Ancient Ura - Gezamchu mule track restored for tourists
beaten trail, that passed through Ura to Gayzamchu in Bumthang,
was once trodden by villagers from the east to transport goods offered
as taxes to local chieftains resident in Bumthang, Trongsa, and Punakha.
In the ï¿½50s, the people of Ura used the path as a mule track to barter
butter, betel nuts, and clothes.
the lateral highway emerged, about four decades ago, the path was used
only by occasional mushroom collectors and cattle herders.
the diverse ecosystem along the trail, including mushrooms like Matsutake
growing under the pines, and different animal and bird species of the region,
will change the purpose of the trail altogether.
nine-kilometre stretch, which took approximately four and half hours on
foot, will soon be serving as a trekking route for tourists.
national park (TNP) in Ura will be carrying out development work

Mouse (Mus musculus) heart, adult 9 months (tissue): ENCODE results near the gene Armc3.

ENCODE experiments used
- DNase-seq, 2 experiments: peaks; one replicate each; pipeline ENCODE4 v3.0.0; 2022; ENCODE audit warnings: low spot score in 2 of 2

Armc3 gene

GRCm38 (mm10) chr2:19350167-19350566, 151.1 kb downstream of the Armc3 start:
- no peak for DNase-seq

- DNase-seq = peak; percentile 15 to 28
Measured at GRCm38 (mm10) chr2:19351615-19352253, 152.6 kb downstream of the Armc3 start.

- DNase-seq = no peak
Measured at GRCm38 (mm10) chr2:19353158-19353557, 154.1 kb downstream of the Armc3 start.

along the trail before formally opening it to walkabouts.
be handed over to the local committee, comprising of villagers in the Matsutake
business, in the near future," a park official said.
park's assistant forest officer, Jigme Dorji, said that they were creating
camps along the trail, similar to the ones used by herders in the past.
TNP publication stated that the walking trail was dedicated to "our visionary
and compassionate monarchs and would recognise the ingenuity and sacrifice
of our Bhutanese forefathers".
idea that our ancestors trod this path, carrying loads and singing songs,
will add charm to the trek," said a source, adding that the absence of
any steep ascents would make the trek pleasant for tourists.
Wangmo, an Ura resident, said that she walked the trail all the way to Zhongar (Mongar),
when she was in her twenties. "I used to sing traditional songs in the
company of my friends and horses and it was fun," she said.
Nima Wangdi, KUENSEL, Bhutan's national newspaper , September 2008
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